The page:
Dhamma Letter No. 96
Satipatthana 20 : Kayanupassana 11, The posture 2 : Sitting posture2 (Vipassana)
In Vipassana meditation (Sati practice), the most important thing is to separate the mind from the objects and try to observe each object objectively. (Dhamma letter No. 82)
If you look at this body from head to toe while sitting, you will find parts that are moving on their own. This is the movement of the abdomen (or chest) by breathing. When you inhale, your abdomen rises, and when you exhale, your abdomen goes in. It is also important to constantly observe the feelings that appear in the process of movement.
Naming 'rising' and 'disappearing' with the mind is a way to easily drive the mind while moving the abdomen so that the mind stays on the object. If the naming gets in the way, you can observe the feeling by moving the abdomen without giving it a name.
Gaze at the belly is observing the breath, but also looking into in detail the various phenomena that occur in the moving abdomen due to breathing. It is important to see exactly how the movement or feeling changes as the belly rises and disappears, and the process of that change. You can see the change in detail only when your mind is closely attached to the object.
If you observe the movement of the abdomen, many other phenomena such as ‘pain’, ‘itching’, and ‘numbness’ occur in different parts of the body. When these phenomena occur, the meditator shifts their attention to the most prominent one among them. The object of meditation changes depending on where the mind is focused.
If you keep looking closely at a phenomenon in this way, you will see the state and change processes of the phenomenon, and you will see the phenomenon disappear.
If you observe the phenomenon of the abdomen, you will find yourself wandering in idle thoughts or delusions. Not only the movement of the abdomen, pain, itching, etc. that appear in the body, but also the mind is the subject of attention.
Observe clearly that the mind of idle thoughts or delusions arises, and when the delusion disappears, it returns to the rising and disappearing of the abdomen. Still, if the distractions or delusions do not go away, strengthen the mind again and repeat this process, and the idle thoughts and delusions will also decrease gradually. Also, even if a certain thought arises, and that thought is helpful to meditation and is a very important thought in life, in Vipassana (insight meditation) the thought itself is only an object of attention. In other words, it is just a phenomenon that appears as an object of attention. Therefore, no matter what thoughts arise, you should recognize the 'knowing the thinking mind' itself, not the content of the thoughts. If you follow the content of your thoughts, it will not stop. When you see it, it disappears! (Dhamma letter No. 73)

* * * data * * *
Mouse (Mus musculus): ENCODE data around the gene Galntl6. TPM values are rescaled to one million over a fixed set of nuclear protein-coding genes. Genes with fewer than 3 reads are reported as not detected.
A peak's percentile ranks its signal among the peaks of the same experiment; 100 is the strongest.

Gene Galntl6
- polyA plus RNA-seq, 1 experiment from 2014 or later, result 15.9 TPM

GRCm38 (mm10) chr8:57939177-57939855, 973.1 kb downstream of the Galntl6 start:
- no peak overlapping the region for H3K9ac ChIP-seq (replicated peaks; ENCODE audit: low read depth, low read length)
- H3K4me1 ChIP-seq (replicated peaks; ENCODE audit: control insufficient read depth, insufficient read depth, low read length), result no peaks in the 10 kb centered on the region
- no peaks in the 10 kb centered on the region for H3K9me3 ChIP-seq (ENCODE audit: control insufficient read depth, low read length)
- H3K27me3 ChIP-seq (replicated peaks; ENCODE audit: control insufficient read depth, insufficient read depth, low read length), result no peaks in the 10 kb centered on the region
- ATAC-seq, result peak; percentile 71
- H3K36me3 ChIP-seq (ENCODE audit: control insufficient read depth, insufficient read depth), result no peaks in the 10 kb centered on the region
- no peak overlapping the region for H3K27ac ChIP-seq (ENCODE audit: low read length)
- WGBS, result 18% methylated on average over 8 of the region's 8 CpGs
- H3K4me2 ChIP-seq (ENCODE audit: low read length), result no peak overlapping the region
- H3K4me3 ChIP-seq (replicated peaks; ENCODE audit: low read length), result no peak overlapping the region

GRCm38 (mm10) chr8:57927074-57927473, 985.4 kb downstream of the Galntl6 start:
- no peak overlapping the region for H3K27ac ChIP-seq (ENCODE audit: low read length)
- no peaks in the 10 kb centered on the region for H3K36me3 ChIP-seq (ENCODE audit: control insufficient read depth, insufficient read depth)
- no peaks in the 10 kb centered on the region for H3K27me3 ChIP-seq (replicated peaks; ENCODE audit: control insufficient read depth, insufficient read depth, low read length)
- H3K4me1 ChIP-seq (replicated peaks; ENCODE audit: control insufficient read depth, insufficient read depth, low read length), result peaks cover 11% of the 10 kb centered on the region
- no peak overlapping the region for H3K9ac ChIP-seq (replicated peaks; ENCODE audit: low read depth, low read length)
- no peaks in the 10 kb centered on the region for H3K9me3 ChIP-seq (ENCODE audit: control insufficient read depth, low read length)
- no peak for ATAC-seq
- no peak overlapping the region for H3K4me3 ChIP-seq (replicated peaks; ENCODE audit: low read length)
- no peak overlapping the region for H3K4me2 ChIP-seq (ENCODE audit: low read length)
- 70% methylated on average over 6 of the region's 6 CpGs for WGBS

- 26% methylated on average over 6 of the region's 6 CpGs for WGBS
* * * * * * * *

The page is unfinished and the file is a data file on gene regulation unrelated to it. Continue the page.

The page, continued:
The meditator only needs to breathe naturally and look at the phenomena that occur with a balanced mind, relaxed and free from tension. Guessing or expecting something doesn't help.
To be continued...
May you cultivate your Sati continuously (Samma-Viriya)!
May you achieve the Samma-Sati through Satipatthāna (vipassana meditation)!
May all practice well and reach to Magga (道, the path of enlightenment) and Phala(果, the fruit of enlightenment)!
Ayyā Kosallā & Mahāpajāpatī Bhikkhunī Sangha
Edited by Euna Bonovich
If you have any questions related to dhamma & meditation, please feel free to ask. You can reach Ayya Kosalla directly at Bhikkhuni.Kosalla@gmail.com .
법에 대한 질문이 있으신 분은 위의 이메일 주소로 질문을 남겨주세요.
위빠사나명상의 마음관찰에 대한 논문을 한글 원본으로 읽고 싶으신 분은 클릭해서 다운로드 받을 수 있습니다. (네이버에 PDF 첨부)
The Korean Dhamma Letter is here 담마레터.
For monastery updates, please see Mahapajapati’s Facebook.
Buddha Sāsanaṁ Ciraṁ Tiṭṭhatu!
May the Buddha’s teachings last a long time!
Bhavatu Sabba Sotiṁ ca Maṅgalaṁ ca!!
May everyone be led on the path of peace and blessing!!
Sādhu Sādhu Sādhu !